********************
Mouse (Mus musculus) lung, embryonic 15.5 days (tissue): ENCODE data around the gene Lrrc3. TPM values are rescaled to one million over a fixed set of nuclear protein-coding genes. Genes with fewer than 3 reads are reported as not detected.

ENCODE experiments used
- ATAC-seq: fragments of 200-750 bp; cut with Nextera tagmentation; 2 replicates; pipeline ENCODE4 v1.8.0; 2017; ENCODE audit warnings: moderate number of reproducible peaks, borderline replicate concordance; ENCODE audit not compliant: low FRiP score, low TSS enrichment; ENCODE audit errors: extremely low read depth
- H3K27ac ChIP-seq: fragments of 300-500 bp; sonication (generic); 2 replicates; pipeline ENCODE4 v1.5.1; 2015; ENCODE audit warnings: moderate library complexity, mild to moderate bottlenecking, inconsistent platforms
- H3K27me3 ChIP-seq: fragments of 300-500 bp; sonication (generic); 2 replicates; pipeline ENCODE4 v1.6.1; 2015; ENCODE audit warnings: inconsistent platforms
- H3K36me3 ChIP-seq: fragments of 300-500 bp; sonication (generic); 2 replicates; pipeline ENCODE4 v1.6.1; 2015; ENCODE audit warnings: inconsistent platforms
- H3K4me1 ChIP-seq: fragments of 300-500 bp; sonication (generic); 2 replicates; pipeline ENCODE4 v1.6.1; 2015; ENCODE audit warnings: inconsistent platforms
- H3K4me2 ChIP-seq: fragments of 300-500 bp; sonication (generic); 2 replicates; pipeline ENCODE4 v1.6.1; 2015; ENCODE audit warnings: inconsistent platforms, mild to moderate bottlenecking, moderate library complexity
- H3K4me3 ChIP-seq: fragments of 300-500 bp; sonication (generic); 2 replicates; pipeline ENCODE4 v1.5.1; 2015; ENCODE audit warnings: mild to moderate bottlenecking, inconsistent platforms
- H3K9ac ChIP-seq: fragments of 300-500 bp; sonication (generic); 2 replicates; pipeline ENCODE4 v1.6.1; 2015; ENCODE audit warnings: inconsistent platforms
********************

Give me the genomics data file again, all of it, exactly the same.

Mouse (Mus musculus) lung, embryonic 15.5 days (tissue): ENCODE data around the gene Lrrc3. TPM values are rescaled to one million over a fixed set of nuclear protein-coding genes. Genes with fewer than 3 reads are reported as not detected.

ENCODE experiments used
- ATAC-seq: fragments of 200-750 bp; cut with Nextera tagmentation; 2 replicates; pipeline ENCODE4 v1.8.0; 2017; ENCODE audit warnings: moderate number of reproducible peaks, borderline replicate concordance; ENCODE audit not compliant: low FRiP score, low TSS enrichment; ENCODE audit errors: extremely low read depth
- H3K27ac ChIP-seq: fragments of 300-500 bp; sonication (generic); 2 replicates; pipeline ENCODE4 v1.5.1; 2015; ENCODE audit warnings: moderate library complexity, mild to moderate bottlenecking, inconsistent platforms
- H3K27me3 ChIP-seq: fragments of 300-500 bp; sonication (generic); 2 replicates; pipeline ENCODE4 v1.6.1; 2015; ENCODE audit warnings: inconsistent platforms
- H3K36me3 ChIP-seq: fragments of 300-500 bp; sonication (generic); 2 replicates; pipeline ENCODE4 v1.6.1; 2015; ENCODE audit warnings: inconsistent platforms
- H3K4me1 ChIP-seq: fragments of 300-500 bp; sonication (generic); 2 replicates; pipeline ENCODE4 v1.6.1; 2015; ENCODE audit warnings: inconsistent platforms
- H3K4me2 ChIP-seq: fragments of 300-500 bp; sonication (generic); 2 replicates; pipeline ENCODE4 v1.6.1; 2015; ENCODE audit warnings: inconsistent platforms, mild to moderate bottlenecking, moderate library complexity
- H3K4me3 ChIP-seq: fragments of 300-500 bp; sonication (generic); 2 replicates; pipeline ENCODE4 v1.5.1; 2015; ENCODE audit warnings: mild to moderate bottlenecking, inconsistent platforms
- H3K9ac ChIP-seq: fragments of 300-500 bp; sonication (generic); 2 replicates; pipeline ENCODE4 v1.6.1; 2015; ENCODE audit warnings: inconsistent platforms